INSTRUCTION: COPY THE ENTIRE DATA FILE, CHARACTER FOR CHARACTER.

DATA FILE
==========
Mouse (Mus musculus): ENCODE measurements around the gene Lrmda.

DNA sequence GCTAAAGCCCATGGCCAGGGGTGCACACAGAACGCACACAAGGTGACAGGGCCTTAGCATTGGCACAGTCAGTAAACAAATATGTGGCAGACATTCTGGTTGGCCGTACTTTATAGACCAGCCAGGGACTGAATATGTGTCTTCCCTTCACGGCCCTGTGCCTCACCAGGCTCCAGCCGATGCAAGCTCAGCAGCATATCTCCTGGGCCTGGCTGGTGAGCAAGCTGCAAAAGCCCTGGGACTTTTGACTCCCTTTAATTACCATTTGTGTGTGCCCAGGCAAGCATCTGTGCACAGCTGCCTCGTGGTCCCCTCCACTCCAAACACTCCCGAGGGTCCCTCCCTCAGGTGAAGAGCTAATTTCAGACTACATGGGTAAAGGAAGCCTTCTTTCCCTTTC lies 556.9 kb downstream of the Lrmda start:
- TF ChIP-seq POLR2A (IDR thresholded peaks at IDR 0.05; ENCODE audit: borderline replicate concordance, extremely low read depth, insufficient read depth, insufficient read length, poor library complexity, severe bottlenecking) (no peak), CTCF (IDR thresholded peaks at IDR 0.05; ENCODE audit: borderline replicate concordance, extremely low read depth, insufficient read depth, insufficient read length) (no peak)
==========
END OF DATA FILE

Mouse (Mus musculus): ENCODE measurements around the gene Lrmda.

DNA sequence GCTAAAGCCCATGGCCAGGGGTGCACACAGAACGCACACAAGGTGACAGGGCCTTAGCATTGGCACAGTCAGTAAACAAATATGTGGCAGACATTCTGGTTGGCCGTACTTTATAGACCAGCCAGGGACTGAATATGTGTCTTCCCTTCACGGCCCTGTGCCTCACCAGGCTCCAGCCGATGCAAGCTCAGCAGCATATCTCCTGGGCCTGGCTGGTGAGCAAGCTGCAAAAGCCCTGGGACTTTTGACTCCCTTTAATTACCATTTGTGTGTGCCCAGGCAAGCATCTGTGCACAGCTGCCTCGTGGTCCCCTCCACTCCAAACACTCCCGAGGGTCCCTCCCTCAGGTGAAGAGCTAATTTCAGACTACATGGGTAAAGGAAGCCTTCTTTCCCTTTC lies 556.9 kb downstream of the Lrmda start:
- TF ChIP-seq POLR2A (IDR thresholded peaks at IDR 0.05; ENCODE audit: borderline replicate concordance, extremely low read depth, insufficient read depth, insufficient read length, poor library complexity, severe bottlenecking) (no peak), CTCF (IDR thresholded peaks at IDR 0.05; ENCODE audit: borderline replicate concordance, extremely low read depth, insufficient read depth, insufficient read length) (no peak)